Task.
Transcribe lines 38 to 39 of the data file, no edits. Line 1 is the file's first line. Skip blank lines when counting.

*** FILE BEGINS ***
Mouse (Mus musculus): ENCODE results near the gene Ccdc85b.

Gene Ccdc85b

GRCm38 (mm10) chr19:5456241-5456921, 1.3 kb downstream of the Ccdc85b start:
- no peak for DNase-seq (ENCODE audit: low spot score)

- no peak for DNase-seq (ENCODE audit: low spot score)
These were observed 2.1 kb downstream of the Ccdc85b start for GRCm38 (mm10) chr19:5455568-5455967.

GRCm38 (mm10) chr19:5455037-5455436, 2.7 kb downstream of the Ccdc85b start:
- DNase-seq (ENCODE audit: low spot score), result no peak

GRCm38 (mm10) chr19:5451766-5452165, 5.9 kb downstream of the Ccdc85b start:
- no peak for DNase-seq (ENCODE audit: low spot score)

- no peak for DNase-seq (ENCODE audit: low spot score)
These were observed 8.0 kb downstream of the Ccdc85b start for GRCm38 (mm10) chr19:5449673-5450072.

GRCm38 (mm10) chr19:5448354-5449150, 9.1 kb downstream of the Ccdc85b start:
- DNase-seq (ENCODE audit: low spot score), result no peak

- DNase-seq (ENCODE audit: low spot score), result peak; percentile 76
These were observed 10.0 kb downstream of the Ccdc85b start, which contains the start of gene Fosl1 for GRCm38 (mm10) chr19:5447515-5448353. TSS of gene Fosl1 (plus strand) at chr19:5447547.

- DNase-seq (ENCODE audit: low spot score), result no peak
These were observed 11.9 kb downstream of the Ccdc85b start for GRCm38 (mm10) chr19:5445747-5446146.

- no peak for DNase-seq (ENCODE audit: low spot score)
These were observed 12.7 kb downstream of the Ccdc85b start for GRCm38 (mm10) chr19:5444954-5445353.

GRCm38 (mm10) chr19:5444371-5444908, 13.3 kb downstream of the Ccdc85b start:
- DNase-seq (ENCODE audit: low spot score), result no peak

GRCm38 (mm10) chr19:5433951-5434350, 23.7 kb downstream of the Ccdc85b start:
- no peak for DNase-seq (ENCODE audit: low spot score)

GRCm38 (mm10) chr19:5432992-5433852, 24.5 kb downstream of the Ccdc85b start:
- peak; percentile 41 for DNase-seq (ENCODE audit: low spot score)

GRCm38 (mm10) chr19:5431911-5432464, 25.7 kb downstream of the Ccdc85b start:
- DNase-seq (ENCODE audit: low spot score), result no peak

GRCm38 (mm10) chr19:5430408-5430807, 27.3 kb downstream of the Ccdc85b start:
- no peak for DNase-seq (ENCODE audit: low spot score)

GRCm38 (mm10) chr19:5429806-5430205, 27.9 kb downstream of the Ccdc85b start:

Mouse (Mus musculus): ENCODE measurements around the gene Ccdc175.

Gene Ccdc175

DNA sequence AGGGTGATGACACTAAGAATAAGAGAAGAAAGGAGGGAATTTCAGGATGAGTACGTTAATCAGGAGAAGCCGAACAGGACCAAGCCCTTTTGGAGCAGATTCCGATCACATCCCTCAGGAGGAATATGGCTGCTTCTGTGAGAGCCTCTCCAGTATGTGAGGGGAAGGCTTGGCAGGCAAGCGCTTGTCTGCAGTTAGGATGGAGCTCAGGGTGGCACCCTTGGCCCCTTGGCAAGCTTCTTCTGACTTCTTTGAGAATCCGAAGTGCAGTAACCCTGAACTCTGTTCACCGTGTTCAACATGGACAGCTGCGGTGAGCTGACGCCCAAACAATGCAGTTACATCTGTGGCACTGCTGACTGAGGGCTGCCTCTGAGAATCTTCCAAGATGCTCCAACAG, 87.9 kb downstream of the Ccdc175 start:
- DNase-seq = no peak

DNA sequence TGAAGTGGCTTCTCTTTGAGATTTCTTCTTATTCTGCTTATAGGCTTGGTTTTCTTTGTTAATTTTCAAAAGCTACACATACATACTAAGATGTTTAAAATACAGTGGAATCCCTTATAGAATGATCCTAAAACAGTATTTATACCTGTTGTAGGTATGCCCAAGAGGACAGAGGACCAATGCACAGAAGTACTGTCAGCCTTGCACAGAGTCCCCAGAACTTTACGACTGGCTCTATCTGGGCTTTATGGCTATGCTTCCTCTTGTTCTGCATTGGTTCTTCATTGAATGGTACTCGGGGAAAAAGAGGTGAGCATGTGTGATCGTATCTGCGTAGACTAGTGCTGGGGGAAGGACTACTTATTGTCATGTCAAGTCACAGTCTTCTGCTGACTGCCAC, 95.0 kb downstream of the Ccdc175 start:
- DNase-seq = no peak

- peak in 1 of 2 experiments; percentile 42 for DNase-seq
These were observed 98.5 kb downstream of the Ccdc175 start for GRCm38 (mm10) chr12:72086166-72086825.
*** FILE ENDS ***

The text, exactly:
- peak in 1 of 2 experiments; percentile 42 for DNase-seq
These were observed 98.5 kb downstream of the Ccdc175 start for GRCm38 (mm10) chr12:72086166-72086825.